Difficulty of Survey in the Maya Lowland

Another factor which has vitiated the collection of settlement data in intersite areas in the Maya Lowlands is the frustrating density of the vegetation. This has had a significant influence on Lowlands settlement pattern studies. A major determinant in the location of the Belize River Valley Survey at Barton Ramie was the fact that this area had recently been cleared (Willey, et al. 1965:15). Not only has vegetation hampered ground surveys, it has effectively precluded the use of aerial photographs for detailed survey. This problem will be discussed more fully in the chapter on field procedures.

The combination of these factors, including the site orientation of mapping and excavation and the unusual density of the vegetation, has contributed to the slow development of data on residential and intersite settlement data and the consequent inability of scholars to realistically discuss ancient Maya demographic patterns and subsistence, as indicated by Willey (1956:114). The first step has now been taken as a result of the extensive excavations in residential areas undertaken by students working at Tikal (Becker 1971; Haviland 1963). The next logical step into the vast intersite areas, is to be taken here.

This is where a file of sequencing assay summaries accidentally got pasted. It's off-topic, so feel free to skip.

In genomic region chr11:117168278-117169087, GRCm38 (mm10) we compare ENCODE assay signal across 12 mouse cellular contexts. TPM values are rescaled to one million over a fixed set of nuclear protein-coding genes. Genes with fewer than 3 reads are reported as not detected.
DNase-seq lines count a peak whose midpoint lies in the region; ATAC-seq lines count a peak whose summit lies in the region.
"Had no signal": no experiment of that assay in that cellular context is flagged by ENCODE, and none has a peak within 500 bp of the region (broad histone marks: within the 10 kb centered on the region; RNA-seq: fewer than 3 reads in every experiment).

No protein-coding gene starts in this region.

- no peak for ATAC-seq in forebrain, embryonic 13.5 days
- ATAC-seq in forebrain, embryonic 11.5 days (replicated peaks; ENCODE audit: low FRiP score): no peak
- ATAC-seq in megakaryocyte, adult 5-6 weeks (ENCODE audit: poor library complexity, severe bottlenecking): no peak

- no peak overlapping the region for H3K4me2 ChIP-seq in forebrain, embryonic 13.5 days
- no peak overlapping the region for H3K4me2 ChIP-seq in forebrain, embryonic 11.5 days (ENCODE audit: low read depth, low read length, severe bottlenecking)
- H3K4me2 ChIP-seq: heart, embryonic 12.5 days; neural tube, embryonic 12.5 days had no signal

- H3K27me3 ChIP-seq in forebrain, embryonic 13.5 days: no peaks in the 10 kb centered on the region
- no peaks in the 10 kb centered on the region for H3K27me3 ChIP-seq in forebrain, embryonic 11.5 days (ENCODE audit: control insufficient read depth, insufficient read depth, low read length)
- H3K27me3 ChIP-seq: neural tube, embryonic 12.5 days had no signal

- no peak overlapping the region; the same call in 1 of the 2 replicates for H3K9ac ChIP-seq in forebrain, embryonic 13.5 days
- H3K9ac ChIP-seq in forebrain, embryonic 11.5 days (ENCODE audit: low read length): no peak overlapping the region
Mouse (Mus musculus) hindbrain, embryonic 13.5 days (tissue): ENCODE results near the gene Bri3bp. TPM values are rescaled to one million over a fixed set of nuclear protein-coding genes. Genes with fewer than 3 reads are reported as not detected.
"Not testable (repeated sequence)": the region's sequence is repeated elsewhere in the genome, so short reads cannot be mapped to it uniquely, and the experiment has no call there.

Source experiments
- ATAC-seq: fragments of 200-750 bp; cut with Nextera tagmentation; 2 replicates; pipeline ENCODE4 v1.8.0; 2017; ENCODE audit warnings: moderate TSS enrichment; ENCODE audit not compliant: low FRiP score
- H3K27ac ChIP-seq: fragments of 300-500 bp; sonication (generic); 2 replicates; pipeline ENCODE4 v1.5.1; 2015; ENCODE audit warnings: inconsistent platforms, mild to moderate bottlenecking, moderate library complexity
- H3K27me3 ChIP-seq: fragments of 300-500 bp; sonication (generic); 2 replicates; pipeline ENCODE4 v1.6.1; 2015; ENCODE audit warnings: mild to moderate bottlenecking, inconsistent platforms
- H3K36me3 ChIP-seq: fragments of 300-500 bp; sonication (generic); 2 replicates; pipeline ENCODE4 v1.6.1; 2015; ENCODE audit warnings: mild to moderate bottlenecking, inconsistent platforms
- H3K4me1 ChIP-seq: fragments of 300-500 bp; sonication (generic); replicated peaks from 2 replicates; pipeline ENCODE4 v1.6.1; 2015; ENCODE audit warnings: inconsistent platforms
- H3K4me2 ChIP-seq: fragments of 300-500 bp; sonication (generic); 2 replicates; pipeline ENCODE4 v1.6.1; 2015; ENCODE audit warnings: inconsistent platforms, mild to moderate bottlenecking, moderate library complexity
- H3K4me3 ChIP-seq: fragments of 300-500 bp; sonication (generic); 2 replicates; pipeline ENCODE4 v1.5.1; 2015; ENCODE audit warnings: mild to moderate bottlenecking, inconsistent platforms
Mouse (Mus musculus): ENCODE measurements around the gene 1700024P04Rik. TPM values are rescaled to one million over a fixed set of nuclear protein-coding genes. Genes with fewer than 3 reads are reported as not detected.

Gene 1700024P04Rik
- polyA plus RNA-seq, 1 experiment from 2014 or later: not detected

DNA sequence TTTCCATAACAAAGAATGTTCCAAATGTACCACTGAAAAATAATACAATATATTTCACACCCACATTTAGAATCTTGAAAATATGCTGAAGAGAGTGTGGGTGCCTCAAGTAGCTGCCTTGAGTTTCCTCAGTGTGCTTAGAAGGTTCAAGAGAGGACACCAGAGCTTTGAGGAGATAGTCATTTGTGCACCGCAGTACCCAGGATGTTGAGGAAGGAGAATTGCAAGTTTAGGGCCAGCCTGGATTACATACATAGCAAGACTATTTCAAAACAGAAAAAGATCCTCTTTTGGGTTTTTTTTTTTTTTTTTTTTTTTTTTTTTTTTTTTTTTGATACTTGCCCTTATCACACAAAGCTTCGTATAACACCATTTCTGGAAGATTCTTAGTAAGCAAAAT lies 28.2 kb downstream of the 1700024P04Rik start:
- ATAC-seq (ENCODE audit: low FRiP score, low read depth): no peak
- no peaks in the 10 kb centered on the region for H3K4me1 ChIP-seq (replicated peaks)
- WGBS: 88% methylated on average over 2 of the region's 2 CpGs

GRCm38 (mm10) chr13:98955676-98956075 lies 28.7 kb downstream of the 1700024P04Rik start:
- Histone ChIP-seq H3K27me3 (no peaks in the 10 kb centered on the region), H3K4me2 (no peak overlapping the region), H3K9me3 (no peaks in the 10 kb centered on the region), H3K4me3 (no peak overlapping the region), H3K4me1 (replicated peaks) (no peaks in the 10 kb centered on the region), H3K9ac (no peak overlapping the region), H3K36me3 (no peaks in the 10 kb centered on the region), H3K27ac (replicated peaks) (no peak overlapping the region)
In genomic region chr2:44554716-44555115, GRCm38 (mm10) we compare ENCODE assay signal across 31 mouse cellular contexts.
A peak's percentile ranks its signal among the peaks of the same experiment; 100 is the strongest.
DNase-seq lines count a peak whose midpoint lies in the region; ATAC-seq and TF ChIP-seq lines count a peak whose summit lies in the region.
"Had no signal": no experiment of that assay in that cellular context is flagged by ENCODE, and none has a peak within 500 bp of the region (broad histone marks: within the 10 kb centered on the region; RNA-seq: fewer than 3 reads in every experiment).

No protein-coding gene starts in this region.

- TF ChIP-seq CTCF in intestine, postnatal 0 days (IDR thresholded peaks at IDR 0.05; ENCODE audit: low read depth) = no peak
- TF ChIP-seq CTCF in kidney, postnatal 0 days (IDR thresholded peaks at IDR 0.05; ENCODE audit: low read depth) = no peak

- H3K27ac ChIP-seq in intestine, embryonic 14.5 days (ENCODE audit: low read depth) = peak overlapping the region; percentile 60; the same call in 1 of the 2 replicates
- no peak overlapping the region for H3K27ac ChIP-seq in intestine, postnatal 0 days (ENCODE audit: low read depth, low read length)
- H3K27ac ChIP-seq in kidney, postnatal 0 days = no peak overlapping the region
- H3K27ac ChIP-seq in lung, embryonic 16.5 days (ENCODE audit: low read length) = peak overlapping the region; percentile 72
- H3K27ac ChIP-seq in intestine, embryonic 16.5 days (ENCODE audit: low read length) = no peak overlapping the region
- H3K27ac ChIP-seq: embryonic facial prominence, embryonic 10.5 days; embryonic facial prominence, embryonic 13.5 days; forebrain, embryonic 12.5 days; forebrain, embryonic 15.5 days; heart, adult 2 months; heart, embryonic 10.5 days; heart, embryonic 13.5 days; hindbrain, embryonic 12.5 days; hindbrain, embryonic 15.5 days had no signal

Quantifying Settlement Data

Without dealing directly with population estimates for the Maya Lowlands as a whole or in part, general demographic patterns have been the subject of considerable discussion. For the most part this discussion has focused on the question of whether the great centers were cities or not. With their monumental architecture, writing, evidence of social stratification, and so on, the Maya have generally fulfilled Childe's list of characteristics by which cities and civilization (Childe made little distinction between the two) can be recognized. The one major unknown resulting from our lack of knowledge of the totality of residential and intersite areas has been the size of residential population associated with these sites.

As Haviland (1966a:37) has indicated in his review of this entire problem, the size and density of residential populations is intimately linked to the question of subsistence. In the case of the vacant  center models to be found in the Guatemalan highlands, it has been this variable which has received the greatest amount of attention.

Willey (1956:110) has proposed three alternative models for patterns in the distribution of residential settlement:

First there is the one in which (Type A) the ceremonial center is surrounded by dwellings which are so closely spaced that their inhabitants could not have farmed immediately adjacent to them. . . . In the second type (Type B) the ceremonial center is without dwellings, and houses of the sustaining population are scattered singly over a wide surrounding area. The extent of such a sustaining area is unknown . . . . The third idealized type (type C) is similar to B in that there is no appreciable population concentrated in the ceremonial center, but the sustaining populations are spotted through the surrounding country in hamlets or small villages rather than in individual houses.